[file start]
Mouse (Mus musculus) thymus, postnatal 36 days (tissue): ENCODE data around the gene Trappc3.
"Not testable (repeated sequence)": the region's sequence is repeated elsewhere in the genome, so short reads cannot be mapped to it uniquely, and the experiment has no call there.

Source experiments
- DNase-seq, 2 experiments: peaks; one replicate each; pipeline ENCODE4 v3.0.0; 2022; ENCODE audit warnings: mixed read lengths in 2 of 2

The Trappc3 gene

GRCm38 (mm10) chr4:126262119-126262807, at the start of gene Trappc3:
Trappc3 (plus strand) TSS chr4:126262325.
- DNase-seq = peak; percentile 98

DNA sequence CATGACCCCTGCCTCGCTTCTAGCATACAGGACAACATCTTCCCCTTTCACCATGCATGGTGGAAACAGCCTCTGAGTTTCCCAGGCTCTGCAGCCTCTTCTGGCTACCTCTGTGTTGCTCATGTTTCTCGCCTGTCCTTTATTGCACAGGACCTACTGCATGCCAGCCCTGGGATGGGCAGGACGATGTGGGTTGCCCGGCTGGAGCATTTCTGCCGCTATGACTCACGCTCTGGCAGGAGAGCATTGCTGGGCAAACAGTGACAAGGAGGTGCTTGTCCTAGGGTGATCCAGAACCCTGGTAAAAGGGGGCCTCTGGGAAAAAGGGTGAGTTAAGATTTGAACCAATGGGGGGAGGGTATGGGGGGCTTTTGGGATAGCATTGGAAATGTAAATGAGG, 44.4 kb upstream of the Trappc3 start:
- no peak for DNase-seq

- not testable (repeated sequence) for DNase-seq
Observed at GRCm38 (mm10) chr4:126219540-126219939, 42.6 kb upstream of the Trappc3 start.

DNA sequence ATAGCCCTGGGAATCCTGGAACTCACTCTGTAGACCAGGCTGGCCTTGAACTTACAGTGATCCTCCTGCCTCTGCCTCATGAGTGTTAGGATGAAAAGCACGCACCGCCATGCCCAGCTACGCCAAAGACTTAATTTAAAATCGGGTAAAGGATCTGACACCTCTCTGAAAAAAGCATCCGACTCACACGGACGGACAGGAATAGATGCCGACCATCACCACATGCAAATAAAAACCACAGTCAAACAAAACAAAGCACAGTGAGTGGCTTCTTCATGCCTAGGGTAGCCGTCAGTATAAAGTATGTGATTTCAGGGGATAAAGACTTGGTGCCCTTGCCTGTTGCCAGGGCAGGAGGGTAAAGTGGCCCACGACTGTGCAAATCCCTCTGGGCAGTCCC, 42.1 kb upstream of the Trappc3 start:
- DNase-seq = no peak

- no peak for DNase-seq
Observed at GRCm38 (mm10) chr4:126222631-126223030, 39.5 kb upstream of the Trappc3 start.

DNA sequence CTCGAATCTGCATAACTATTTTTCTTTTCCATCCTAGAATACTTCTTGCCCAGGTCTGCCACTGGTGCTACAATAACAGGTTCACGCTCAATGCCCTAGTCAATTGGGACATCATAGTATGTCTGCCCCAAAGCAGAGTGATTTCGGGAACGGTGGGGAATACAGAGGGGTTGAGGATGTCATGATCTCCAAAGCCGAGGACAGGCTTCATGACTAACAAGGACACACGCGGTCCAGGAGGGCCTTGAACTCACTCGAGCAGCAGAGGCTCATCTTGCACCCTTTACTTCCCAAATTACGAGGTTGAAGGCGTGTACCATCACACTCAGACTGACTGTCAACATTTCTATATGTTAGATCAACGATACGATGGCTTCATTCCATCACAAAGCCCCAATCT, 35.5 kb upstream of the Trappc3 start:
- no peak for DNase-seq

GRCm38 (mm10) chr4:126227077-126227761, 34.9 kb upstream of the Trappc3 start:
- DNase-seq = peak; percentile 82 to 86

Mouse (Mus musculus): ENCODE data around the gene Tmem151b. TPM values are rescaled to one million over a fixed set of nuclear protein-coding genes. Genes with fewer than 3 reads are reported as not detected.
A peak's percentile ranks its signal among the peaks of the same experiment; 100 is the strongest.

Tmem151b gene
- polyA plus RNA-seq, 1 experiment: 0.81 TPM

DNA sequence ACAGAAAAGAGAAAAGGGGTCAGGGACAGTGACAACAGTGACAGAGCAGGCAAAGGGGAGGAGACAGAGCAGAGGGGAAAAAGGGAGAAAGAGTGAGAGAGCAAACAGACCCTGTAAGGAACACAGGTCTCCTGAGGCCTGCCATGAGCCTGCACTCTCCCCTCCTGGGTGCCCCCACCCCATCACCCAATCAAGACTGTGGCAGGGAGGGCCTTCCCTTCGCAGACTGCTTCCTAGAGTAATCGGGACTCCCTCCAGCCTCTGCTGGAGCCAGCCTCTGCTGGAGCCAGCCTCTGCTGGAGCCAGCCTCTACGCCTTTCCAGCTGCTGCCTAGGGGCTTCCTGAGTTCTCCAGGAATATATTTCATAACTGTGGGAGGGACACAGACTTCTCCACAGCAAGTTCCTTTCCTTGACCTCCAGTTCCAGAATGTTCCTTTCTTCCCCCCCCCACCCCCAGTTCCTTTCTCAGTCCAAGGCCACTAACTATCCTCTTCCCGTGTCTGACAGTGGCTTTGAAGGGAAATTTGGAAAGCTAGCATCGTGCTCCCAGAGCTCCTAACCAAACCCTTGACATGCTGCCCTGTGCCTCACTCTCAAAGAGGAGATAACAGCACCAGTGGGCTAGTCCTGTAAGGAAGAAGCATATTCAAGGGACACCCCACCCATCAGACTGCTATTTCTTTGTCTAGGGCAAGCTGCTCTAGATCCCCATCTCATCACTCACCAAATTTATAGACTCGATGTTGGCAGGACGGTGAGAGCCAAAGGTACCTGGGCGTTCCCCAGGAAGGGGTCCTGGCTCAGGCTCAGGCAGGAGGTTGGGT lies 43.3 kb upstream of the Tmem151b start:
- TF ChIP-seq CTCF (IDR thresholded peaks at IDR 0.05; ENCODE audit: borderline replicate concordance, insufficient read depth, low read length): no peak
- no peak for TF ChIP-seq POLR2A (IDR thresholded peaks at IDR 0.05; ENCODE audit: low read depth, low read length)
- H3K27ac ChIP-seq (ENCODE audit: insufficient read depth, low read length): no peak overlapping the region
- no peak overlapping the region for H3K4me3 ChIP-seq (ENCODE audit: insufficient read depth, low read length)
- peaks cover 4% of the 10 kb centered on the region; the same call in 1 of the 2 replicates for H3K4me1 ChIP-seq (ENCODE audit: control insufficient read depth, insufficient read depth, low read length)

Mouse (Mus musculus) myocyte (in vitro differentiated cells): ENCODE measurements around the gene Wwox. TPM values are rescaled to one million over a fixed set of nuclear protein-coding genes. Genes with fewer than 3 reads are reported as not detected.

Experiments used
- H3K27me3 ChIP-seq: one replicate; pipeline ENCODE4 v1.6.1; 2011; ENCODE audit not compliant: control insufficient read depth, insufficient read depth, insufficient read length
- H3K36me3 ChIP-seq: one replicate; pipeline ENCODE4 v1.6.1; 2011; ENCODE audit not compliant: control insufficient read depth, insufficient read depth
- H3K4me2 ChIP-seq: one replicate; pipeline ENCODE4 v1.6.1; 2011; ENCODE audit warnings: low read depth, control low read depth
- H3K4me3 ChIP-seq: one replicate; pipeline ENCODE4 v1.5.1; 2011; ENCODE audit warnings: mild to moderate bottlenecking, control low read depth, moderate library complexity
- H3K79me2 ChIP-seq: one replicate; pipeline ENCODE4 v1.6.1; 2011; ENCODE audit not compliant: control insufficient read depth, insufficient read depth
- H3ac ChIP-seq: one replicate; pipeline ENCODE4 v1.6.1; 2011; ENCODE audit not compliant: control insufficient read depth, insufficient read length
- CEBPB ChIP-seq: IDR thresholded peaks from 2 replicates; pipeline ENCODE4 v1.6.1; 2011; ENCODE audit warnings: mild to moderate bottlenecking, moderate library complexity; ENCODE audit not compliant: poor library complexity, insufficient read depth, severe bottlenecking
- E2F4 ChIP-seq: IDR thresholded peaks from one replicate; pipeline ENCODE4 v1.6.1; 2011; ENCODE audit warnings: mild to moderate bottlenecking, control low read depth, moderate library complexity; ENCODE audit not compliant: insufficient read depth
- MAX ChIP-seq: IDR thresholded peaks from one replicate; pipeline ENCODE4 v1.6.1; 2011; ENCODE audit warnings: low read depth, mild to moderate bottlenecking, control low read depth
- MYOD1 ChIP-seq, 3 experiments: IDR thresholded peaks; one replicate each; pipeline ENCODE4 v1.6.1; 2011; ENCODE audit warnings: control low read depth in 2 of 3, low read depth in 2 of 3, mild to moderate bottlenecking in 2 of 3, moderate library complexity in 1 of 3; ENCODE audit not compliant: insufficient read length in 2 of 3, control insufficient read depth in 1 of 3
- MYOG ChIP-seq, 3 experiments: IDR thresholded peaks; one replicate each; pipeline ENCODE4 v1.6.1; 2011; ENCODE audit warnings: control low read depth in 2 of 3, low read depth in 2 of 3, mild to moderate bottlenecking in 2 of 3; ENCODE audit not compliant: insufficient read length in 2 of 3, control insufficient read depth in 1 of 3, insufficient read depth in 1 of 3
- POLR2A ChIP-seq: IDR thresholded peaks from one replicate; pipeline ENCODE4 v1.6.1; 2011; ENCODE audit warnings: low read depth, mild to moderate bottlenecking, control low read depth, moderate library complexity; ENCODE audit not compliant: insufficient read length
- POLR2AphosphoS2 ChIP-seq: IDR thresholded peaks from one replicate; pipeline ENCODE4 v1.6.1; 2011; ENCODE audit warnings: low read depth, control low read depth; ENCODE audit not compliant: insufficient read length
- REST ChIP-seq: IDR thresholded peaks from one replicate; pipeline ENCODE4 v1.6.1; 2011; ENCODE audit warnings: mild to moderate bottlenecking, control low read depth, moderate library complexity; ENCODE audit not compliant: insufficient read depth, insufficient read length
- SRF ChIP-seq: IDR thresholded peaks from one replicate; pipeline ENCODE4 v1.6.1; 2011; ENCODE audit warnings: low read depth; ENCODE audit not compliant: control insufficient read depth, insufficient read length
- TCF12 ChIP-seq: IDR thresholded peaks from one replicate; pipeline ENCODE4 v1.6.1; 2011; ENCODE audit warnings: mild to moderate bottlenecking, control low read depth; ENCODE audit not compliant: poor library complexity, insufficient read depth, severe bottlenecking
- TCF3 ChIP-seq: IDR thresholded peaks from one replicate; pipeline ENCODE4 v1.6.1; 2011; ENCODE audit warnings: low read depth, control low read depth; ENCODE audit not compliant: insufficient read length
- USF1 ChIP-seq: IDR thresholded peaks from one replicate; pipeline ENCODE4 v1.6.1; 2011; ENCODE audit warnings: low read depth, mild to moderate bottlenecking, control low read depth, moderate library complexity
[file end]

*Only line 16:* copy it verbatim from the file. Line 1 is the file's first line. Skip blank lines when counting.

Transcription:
Observed at GRCm38 (mm10) chr4:126222631-126223030, 39.5 kb upstream of the Trappc3 start.